Hey folks, this is my friend, Sharon Donovan who writes description the way an artist makes find strokes with a brush. Smooth and flowing.

Wishing you God's best.

Laurean Brooks said...

Yes, Celia, my mind was already out-of-control at the tender age of ten. But hey, how does Miss Mary know that's NOT how the Columbus story REALLY ended? Hee-hee.

Thank you for dropping by. Sorry you can't leave Texas to join us in Branson, but maybe an occasional visit? Meanwhile, cowgirl, grab a brownie and some lemonade and tell us abour your latest western WIP.

Laurean Brooks said...

Yeah, Miss Mae. I tried to tell Anne, that the pitcher is a hand-me-down from Pappy Beauregard. She shoudn't have "borrowed" it. But, I will see that it's returned good as new.

When Anne saw the pitcher filled with lemonade, she grabbed it and ran. I guess she thought you might hide it from her if she asked. Hee-hee.

Grab a chair and some munchies. We might even let you have a glass of the recipe. There. Now tell us what you've been up to.

Gail Pallotta said...

What an interesting interview, Laurean. I'm looking forward to the retreat at the lake. Congratulations on Over the Coals. It sounds like great summer reading.

Rebecca J Vickery said...

Hi Laurie and Anne,
Such a fun interview. I would love to read this weiner story. LOL Drag it out!!! My grands would go crazy for it. Thanks so much for including me in your Branson future. The lake looks wonderful and I can see Laura and I as publishing moguls (wink-wink) with all of you as our star authors. LOL Now, I need one of those brownies and I must be off to publish something.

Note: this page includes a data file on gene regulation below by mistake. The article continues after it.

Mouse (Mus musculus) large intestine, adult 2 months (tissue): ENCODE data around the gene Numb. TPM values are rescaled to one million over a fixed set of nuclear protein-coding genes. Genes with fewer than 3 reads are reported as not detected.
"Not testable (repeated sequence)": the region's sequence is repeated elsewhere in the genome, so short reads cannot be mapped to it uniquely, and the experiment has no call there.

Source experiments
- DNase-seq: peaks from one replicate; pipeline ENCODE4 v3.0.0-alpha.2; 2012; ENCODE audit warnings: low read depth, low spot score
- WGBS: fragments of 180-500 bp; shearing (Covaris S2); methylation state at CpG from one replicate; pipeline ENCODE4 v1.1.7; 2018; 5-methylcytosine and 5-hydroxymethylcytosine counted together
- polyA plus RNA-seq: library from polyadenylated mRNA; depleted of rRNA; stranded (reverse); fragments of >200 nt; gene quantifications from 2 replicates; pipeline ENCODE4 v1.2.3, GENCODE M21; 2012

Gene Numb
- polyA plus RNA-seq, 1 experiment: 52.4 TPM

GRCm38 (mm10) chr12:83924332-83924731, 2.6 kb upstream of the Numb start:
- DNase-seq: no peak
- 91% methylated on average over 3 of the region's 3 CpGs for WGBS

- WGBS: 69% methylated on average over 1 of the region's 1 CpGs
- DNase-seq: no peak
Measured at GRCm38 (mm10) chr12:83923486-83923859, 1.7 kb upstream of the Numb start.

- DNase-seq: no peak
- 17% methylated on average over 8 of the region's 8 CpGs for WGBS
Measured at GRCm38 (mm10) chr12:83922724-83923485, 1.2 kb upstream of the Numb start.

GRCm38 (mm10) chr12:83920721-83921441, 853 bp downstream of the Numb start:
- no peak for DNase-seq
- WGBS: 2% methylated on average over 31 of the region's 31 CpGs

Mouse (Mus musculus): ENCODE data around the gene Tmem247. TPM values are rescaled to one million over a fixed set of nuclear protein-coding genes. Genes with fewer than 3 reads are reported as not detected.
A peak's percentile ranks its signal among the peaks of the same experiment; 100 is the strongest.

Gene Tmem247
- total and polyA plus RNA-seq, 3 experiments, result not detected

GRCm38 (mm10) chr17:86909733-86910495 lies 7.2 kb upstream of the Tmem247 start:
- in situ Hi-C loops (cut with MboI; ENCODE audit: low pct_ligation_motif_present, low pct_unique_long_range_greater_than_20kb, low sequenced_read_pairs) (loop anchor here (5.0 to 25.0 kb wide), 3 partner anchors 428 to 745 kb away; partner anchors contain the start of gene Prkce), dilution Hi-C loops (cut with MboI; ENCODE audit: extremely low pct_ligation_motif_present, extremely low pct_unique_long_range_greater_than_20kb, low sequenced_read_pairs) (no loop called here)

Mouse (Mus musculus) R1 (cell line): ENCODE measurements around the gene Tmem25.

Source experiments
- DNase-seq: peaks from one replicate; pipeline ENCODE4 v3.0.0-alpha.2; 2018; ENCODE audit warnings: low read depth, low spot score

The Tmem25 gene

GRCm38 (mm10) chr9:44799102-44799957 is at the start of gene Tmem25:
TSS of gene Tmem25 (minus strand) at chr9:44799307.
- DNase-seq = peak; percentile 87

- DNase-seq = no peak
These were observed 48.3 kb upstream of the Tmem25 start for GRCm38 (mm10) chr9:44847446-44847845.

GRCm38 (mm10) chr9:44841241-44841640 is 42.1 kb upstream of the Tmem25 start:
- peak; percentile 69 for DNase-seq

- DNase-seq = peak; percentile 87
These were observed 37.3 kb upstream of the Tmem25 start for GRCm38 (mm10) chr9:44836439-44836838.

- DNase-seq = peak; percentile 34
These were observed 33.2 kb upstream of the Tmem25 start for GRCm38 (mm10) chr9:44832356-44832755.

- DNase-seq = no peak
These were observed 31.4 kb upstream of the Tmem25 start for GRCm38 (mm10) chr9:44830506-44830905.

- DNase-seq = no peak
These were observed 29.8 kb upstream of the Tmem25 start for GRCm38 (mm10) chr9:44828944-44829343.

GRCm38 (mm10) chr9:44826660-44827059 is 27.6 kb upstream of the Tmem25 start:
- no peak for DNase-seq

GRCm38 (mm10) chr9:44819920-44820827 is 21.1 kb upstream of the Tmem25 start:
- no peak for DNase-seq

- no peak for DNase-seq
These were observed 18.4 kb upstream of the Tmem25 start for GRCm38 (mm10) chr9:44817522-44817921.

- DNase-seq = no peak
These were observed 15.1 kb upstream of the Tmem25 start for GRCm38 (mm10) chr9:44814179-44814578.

Anne Patrick said...

Hi ladies!
Oh my, it looks like we're about out of brownies. No worries, I have another batch baking in the oven. While I'm waiting for them to get done I believe I'll have another little snort of MM's famous lemonade.

I know what you're thinking MM. But it's never too early for your delicious brew :-).

E.A. West said...

Laurie, you have me intrigued about the story of the Oscar Mayer wiener. LOL :) I love the brief description you gave of your latest WIP. It sounds right up my reading alley!

Enjoy the lemonade (wink, wink) and have a great day!

Diane Craver said...

Great interview, Anne and Laurie!

I didn't know you had so many siblings and so glad your 5th grade teacher gave your encouragment so you became a writer. Hopefully, my kids got enough individual attention - we were blessed with 6. My husband and I many times would take one child with us and allow him or her to choose an activity to do with us while the others stayed home. I think they enjoyed that kind of attention.

Laurean Brooks said...

Oh Gail! It's not a retreat. We are MOVING to Branson. Won't to join us? LOL

Munch on a brownie, then take a sip of MM's lemonade, and you will be ready to go!

Thank you for stopping by, but I fear it was really the lemonade that drew you here. Hm-mmm.

Laurean Brooks said...

Rebecca, I don't think I still have the weiner story. I kept a lot of stuff in a scrapbook. Poor little wee-nee! (I never threw anything away, but my mother is the "burn" Queen. If she found it lying around... chunk!)

Grab another brownie and a lemonade to go before you rush off. And thank you for dropping by.

Laurean Brooks said...

Thanks, E.A. Yeah, Oscar Mayer had a rough life. As far as I know he's still running, a lapping dog at his heels.

Thanks for dropping by. Grab some goodies to go if you have to rush off.

Laurean Brooks said...

Diane, you are right. Each child needs a certain amount of individual attention. When I was a child, the latest baby got it all and the rest of us were tossed out to pasture. LOL.

And my mother would rather be in the garden than in the house. I guess it was her only respite from us kids.

Thank you for dropping by. Take time to eat and sip on the lemonade. It's guaranteed to make you giggle.